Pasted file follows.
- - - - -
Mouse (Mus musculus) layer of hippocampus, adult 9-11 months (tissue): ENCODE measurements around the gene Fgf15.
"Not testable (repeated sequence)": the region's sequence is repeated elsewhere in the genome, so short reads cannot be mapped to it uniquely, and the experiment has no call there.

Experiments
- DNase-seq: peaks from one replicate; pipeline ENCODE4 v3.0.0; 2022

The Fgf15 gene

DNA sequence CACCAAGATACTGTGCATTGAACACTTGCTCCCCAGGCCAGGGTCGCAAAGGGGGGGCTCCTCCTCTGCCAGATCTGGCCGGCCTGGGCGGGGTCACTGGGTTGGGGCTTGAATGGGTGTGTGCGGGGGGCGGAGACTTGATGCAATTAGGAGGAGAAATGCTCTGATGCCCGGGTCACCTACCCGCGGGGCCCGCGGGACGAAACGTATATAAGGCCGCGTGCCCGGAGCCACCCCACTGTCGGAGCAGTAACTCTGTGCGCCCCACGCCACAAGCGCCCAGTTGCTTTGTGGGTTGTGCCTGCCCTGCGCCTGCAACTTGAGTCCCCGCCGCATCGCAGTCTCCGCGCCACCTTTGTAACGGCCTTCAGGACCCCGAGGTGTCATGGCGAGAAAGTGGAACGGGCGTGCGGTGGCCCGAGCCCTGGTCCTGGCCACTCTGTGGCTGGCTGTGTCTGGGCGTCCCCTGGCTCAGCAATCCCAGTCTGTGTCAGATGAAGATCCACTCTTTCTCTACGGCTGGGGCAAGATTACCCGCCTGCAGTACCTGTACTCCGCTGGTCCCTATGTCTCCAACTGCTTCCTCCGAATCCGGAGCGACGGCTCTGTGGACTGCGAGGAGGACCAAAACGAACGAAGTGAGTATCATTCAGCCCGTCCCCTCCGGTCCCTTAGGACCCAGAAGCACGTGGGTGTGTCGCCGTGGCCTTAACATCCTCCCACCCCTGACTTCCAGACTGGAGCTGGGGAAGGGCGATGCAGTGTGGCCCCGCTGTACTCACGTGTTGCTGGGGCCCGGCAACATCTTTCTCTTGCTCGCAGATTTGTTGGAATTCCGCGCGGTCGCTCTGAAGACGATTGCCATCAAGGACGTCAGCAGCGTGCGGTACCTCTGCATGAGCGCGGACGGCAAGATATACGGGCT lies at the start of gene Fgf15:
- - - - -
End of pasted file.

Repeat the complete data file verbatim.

Mouse (Mus musculus) layer of hippocampus, adult 9-11 months (tissue): ENCODE measurements around the gene Fgf15.
"Not testable (repeated sequence)": the region's sequence is repeated elsewhere in the genome, so short reads cannot be mapped to it uniquely, and the experiment has no call there.

Experiments
- DNase-seq: peaks from one replicate; pipeline ENCODE4 v3.0.0; 2022

The Fgf15 gene

DNA sequence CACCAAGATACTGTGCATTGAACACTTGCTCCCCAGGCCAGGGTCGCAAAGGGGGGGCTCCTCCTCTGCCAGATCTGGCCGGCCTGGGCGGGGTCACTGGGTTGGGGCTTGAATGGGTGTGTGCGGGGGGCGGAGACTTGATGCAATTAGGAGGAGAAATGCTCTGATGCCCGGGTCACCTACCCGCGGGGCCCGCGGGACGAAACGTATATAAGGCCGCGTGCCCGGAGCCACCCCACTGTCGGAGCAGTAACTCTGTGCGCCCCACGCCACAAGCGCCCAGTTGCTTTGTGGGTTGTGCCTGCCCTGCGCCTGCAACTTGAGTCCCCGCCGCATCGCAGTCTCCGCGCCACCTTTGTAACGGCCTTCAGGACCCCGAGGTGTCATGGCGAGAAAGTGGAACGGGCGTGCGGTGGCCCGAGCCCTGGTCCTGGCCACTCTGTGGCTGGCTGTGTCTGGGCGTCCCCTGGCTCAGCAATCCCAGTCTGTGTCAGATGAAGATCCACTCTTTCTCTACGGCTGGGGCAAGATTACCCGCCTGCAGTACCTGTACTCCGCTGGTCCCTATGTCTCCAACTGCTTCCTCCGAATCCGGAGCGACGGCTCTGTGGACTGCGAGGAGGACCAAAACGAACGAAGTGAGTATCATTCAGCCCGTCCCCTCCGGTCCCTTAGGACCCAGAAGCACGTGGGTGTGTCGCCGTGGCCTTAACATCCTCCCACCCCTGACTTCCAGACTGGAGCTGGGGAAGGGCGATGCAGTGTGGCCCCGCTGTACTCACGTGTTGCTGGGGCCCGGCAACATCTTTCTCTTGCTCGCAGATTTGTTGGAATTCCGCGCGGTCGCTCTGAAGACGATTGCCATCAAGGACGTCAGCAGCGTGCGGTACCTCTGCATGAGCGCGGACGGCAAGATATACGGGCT lies at the start of gene Fgf15: